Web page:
serious foreign policy consequences. 

 

GARAMENDI:  Exactly. 

 

MADDOW:  Is it a done deal?  Or do you think this is something that still

might be blocked? 

 

GARAMENDI:  We have to stop it.  There`s absolutely no choice about having

to fight back on this.  And this is going to be one big, big battle. 

 

Not only because of the affect, as you so correctly pointed out on our

relationships trying to push back on Putin, making sure that he doesn`t

have the opportunity to overrun Estonia, Latvia and Lithuania, which he

could do in three short days if we were not there, if those countries were

not part of NATO. 

 

Beyond that, this is a fundamental issue of the Constitution, the very

democracy of America is at stake here.  If this man, this president is able

to literally appropriate his money for his own purposes, then the balance

of power, the power of the purse has been taken away from Congress.  And we

may not even exist in any meaningful way in the future.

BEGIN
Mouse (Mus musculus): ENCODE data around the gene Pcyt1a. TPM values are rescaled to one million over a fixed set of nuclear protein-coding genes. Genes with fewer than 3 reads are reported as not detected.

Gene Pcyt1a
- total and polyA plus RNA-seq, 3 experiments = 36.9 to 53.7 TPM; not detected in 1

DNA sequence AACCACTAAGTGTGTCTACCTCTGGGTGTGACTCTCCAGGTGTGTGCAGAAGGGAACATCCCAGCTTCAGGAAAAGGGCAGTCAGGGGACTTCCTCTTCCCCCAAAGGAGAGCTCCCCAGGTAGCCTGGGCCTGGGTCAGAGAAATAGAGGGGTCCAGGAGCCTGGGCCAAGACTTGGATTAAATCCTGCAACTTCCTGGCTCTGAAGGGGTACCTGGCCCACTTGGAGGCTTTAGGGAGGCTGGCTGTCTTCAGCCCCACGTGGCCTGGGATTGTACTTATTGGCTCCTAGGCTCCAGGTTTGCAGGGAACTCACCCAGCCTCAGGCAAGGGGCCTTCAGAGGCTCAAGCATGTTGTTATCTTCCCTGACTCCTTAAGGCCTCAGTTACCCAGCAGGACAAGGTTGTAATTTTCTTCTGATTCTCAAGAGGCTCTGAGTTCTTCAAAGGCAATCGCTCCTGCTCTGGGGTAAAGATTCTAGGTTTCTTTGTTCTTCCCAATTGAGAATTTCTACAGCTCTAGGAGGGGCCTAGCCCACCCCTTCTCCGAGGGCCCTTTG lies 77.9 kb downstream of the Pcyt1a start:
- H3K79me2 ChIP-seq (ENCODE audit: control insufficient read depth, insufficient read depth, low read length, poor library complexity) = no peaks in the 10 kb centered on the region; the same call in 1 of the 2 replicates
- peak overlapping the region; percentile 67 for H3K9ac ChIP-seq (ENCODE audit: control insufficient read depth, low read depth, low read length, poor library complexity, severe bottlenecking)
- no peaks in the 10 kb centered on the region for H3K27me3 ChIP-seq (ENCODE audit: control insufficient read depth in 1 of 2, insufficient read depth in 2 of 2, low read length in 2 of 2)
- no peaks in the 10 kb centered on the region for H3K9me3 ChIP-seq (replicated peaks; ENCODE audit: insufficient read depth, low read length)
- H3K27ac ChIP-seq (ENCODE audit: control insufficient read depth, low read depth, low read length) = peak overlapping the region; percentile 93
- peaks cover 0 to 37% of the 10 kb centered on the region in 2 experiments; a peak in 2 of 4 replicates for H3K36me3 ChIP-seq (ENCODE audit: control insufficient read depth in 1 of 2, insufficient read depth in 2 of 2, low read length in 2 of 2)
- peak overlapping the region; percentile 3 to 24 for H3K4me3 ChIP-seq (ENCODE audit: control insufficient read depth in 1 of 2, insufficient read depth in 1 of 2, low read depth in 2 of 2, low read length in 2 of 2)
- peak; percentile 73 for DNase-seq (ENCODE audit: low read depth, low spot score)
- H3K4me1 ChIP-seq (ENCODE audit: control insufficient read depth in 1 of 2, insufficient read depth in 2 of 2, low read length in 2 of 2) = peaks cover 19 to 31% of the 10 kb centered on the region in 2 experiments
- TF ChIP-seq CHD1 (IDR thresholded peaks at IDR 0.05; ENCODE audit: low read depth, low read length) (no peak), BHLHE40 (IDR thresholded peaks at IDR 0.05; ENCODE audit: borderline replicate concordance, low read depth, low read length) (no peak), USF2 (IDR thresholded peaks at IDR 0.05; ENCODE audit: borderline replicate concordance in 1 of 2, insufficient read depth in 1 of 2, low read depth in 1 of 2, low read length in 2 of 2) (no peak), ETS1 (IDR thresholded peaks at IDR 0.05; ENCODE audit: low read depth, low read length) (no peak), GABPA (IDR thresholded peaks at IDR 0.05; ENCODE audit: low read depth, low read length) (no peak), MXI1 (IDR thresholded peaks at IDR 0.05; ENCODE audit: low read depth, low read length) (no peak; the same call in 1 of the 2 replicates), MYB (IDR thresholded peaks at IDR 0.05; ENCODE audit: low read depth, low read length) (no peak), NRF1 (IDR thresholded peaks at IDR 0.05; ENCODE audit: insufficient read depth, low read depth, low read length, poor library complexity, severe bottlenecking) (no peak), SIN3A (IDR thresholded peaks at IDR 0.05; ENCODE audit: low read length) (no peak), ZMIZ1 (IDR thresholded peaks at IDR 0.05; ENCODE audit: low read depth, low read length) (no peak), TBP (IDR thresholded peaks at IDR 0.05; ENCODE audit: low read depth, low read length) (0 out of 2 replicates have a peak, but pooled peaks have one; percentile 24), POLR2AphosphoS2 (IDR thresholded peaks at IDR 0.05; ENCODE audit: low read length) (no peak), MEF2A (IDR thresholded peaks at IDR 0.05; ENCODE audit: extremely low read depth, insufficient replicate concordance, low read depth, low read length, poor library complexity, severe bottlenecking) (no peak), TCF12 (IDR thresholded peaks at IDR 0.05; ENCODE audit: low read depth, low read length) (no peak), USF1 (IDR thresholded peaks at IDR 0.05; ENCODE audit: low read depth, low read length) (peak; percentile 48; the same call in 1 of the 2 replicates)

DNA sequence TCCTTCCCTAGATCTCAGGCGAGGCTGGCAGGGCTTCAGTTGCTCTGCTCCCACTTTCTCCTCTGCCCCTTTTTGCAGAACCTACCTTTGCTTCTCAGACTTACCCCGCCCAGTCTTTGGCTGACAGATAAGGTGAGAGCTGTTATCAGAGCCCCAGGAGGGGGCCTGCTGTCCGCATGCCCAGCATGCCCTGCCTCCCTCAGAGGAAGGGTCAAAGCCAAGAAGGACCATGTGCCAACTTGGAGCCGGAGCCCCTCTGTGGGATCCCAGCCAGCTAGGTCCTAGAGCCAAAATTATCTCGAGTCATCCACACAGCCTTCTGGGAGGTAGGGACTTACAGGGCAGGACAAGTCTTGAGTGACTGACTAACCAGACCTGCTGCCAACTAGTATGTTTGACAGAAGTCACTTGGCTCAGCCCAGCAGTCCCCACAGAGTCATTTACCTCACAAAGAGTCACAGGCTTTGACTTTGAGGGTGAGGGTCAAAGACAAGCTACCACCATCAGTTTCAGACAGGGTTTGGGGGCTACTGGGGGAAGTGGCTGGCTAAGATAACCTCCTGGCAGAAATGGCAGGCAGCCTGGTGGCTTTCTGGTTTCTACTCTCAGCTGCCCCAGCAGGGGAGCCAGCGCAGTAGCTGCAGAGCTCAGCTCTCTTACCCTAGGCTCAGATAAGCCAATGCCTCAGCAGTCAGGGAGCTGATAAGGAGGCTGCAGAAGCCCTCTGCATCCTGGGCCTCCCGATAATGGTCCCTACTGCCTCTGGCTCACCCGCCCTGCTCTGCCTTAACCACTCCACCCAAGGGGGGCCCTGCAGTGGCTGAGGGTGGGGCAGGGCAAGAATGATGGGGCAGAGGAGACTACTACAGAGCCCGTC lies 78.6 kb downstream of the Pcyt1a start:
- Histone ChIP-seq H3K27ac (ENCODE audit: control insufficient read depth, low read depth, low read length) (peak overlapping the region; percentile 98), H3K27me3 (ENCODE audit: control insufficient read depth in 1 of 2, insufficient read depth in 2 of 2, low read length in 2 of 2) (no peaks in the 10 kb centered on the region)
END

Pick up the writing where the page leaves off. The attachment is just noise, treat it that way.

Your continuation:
Keep in mind, the Vietnam war essentially ended when Congress said, no,

we`re not going to fund this anymore.  So, it goes. 

 

So, all of this is critical and important for the defense of Europe,

pushing back on Russia as well as our own system of government. 

 

MADDOW:  Do we know, sir, how decisions were made as to which projects

would lose funding and which ones wouldn`t?  I mean, obviously, there

appears to some rhyme and reason in terms of what they chose to de-fund

through this process.  But was the House Armed Services Committee, for

example, brought in on this decision making at all? 

 

GARAMENDI:  Absolutely not.  This is my responsibility.  Every one of those

programs are programs that the Readiness Subcommittee has analyzed over the